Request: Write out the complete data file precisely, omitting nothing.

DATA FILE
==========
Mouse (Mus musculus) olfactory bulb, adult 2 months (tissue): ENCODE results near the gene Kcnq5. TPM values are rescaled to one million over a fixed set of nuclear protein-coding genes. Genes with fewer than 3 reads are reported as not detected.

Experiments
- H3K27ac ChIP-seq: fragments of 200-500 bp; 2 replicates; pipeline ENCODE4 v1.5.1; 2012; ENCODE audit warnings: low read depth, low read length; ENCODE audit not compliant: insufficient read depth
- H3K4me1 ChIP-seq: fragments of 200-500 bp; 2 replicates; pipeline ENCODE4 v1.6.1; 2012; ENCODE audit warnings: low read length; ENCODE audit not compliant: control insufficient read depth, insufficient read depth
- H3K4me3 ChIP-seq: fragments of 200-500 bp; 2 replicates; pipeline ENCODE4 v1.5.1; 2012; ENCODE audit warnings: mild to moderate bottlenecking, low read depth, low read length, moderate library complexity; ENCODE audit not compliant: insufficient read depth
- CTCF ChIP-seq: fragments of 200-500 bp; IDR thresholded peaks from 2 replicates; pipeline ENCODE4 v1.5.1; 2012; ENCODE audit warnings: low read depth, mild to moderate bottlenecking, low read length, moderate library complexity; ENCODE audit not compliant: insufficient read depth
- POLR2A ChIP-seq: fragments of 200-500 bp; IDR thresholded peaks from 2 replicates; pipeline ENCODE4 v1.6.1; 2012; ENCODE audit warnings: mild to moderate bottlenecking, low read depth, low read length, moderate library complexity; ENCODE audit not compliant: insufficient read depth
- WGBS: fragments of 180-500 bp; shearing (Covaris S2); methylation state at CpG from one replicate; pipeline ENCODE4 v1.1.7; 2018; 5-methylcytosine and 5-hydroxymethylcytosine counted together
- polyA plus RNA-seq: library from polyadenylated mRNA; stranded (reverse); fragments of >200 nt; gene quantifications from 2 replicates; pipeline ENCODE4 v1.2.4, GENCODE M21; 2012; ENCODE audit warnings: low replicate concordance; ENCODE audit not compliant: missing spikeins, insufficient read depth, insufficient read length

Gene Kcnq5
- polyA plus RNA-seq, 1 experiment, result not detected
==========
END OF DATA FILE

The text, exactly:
Mouse (Mus musculus) olfactory bulb, adult 2 months (tissue): ENCODE results near the gene Kcnq5. TPM values are rescaled to one million over a fixed set of nuclear protein-coding genes. Genes with fewer than 3 reads are reported as not detected.

Experiments
- H3K27ac ChIP-seq: fragments of 200-500 bp; 2 replicates; pipeline ENCODE4 v1.5.1; 2012; ENCODE audit warnings: low read depth, low read length; ENCODE audit not compliant: insufficient read depth
- H3K4me1 ChIP-seq: fragments of 200-500 bp; 2 replicates; pipeline ENCODE4 v1.6.1; 2012; ENCODE audit warnings: low read length; ENCODE audit not compliant: control insufficient read depth, insufficient read depth
- H3K4me3 ChIP-seq: fragments of 200-500 bp; 2 replicates; pipeline ENCODE4 v1.5.1; 2012; ENCODE audit warnings: mild to moderate bottlenecking, low read depth, low read length, moderate library complexity; ENCODE audit not compliant: insufficient read depth
- CTCF ChIP-seq: fragments of 200-500 bp; IDR thresholded peaks from 2 replicates; pipeline ENCODE4 v1.5.1; 2012; ENCODE audit warnings: low read depth, mild to moderate bottlenecking, low read length, moderate library complexity; ENCODE audit not compliant: insufficient read depth
- POLR2A ChIP-seq: fragments of 200-500 bp; IDR thresholded peaks from 2 replicates; pipeline ENCODE4 v1.6.1; 2012; ENCODE audit warnings: mild to moderate bottlenecking, low read depth, low read length, moderate library complexity; ENCODE audit not compliant: insufficient read depth
- WGBS: fragments of 180-500 bp; shearing (Covaris S2); methylation state at CpG from one replicate; pipeline ENCODE4 v1.1.7; 2018; 5-methylcytosine and 5-hydroxymethylcytosine counted together
- polyA plus RNA-seq: library from polyadenylated mRNA; stranded (reverse); fragments of >200 nt; gene quantifications from 2 replicates; pipeline ENCODE4 v1.2.4, GENCODE M21; 2012; ENCODE audit warnings: low replicate concordance; ENCODE audit not compliant: missing spikeins, insufficient read depth, insufficient read length

Gene Kcnq5
- polyA plus RNA-seq, 1 experiment, result not detected